Cancer Treatment for Spinal Tumors
Treatment for Cancerous Spinal Tumors -- 718.780.3677
Many advanced cancers, including those originating in the breast, lung and prostate, may metastasize (spread) to the spine. As a metastatic tumor grows in the spinal area, it expands, displacing or destroying healthy tissue and creating pressure on the spine, spinal cord, and spinal nerves.
The most common symptom of spinal metastasis is persistent back pain, which usually starts off as a dull ache, and progresses slowly to become acute pain. Other symptoms include spine deformity, neurological dysfunction, incontinence of the bowel or bladder and/or changes in balance or walking.
Treatment for spinal metastasis depends on the type and location of the tumor, how far the tumor has spread, and the general health of the patient. Common treatment options include radiation therapy, chemotherapy, surgery or medication. Ever the pioneer, New York Methodist Hospital has added an additional treatment option.
The new procedure, which was developed at New York Methodist, builds on a standard treatment kyphoplasty in which a neurosurgeon injects a cement-like material in the spine to eradicate pain. Doctors mix Samarium, a radioactive material that kills cancer cells, with the cement-like material thats injected into the spine. This offers two benefits: pain control and cancer control.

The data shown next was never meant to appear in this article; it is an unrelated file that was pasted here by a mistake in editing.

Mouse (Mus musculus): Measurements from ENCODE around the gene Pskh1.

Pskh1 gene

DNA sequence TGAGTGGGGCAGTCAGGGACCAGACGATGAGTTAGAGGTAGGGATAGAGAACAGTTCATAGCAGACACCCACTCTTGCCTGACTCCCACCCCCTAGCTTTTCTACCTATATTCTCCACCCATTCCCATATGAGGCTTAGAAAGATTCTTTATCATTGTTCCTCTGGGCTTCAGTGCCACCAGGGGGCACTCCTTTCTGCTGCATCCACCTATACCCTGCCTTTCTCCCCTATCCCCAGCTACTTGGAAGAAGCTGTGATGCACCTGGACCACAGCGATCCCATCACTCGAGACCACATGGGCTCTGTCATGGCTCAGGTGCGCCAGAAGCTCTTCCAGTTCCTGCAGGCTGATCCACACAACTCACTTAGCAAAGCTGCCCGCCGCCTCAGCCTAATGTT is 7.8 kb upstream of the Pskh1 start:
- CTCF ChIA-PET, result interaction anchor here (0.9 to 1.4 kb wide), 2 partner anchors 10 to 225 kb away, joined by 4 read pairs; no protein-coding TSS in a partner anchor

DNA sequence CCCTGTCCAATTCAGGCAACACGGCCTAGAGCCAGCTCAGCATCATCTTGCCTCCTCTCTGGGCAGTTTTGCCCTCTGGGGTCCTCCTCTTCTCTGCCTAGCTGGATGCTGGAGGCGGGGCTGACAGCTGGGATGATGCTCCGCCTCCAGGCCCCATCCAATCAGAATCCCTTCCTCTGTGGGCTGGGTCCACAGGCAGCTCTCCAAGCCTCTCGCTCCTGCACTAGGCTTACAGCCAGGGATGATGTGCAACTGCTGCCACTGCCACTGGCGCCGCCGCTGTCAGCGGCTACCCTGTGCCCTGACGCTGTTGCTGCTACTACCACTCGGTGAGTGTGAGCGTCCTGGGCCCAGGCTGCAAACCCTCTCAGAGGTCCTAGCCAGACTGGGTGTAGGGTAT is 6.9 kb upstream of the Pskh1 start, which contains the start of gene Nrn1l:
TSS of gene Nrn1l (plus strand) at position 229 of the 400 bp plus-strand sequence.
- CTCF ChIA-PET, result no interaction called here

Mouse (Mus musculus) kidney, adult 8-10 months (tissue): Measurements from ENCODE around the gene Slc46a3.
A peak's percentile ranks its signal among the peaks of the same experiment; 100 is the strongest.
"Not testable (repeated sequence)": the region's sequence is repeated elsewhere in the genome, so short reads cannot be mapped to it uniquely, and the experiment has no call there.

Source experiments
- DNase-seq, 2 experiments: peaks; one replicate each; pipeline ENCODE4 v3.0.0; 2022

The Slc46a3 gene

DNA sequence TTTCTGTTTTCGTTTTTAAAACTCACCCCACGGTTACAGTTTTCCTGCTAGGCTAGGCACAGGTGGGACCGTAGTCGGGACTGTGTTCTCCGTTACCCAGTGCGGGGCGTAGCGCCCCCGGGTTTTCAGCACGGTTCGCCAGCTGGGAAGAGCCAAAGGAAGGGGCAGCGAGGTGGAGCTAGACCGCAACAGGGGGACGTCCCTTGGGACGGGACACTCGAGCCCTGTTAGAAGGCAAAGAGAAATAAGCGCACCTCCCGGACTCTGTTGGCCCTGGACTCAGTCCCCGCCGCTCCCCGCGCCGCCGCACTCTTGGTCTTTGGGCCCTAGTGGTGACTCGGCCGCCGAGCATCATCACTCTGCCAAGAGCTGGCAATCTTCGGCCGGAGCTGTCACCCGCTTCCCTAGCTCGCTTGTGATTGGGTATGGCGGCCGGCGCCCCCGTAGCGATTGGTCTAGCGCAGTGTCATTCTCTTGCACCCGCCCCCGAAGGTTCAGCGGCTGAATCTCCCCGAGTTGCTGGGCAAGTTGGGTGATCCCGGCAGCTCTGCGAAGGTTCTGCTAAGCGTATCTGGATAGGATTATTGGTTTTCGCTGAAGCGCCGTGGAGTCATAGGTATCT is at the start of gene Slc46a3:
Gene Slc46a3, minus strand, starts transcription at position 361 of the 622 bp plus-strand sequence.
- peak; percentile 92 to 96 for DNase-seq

Called vertebral intracavitary cement and Samarium (VICS, for short), the procedure is performed under local anesthesia in approximately one hour. Most patients feel immediate pain relief and return home the same day.
Samarium, the cancer killing substance thats injected into the spine, is FDA approved for patients with cancer in the bone, but has side effects when given intravenously. However, when it has been injected into the spine, patients have reported no side effects. The new technique has been presented at international meetings and has been reported in peer reviewed journals.
NYM has provided this service to dozens of patients with great success. NYM physicians also now teaching the technique to physicians at other metropolitan area hospitals.
For more information, call 718.780.3677